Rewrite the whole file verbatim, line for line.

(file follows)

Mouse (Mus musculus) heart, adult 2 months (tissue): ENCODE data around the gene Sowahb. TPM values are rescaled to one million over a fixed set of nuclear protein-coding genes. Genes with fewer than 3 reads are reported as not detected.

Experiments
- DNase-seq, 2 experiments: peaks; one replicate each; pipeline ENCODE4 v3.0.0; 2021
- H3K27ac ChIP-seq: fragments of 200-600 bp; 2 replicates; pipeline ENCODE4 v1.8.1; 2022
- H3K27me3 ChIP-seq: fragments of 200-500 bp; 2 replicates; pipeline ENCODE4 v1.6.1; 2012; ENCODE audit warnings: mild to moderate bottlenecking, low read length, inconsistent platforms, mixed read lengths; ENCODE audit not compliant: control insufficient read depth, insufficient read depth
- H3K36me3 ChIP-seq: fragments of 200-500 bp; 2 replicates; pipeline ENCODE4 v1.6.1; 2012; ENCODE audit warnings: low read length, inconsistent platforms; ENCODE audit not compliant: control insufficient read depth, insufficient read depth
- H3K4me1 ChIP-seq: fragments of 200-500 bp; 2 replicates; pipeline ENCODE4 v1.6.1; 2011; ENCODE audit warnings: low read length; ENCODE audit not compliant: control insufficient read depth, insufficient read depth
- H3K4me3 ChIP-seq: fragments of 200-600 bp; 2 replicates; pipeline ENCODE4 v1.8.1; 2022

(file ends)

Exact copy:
Mouse (Mus musculus) heart, adult 2 months (tissue): ENCODE data around the gene Sowahb. TPM values are rescaled to one million over a fixed set of nuclear protein-coding genes. Genes with fewer than 3 reads are reported as not detected.

Experiments
- DNase-seq, 2 experiments: peaks; one replicate each; pipeline ENCODE4 v3.0.0; 2021
- H3K27ac ChIP-seq: fragments of 200-600 bp; 2 replicates; pipeline ENCODE4 v1.8.1; 2022
- H3K27me3 ChIP-seq: fragments of 200-500 bp; 2 replicates; pipeline ENCODE4 v1.6.1; 2012; ENCODE audit warnings: mild to moderate bottlenecking, low read length, inconsistent platforms, mixed read lengths; ENCODE audit not compliant: control insufficient read depth, insufficient read depth
- H3K36me3 ChIP-seq: fragments of 200-500 bp; 2 replicates; pipeline ENCODE4 v1.6.1; 2012; ENCODE audit warnings: low read length, inconsistent platforms; ENCODE audit not compliant: control insufficient read depth, insufficient read depth
- H3K4me1 ChIP-seq: fragments of 200-500 bp; 2 replicates; pipeline ENCODE4 v1.6.1; 2011; ENCODE audit warnings: low read length; ENCODE audit not compliant: control insufficient read depth, insufficient read depth
- H3K4me3 ChIP-seq: fragments of 200-600 bp; 2 replicates; pipeline ENCODE4 v1.8.1; 2022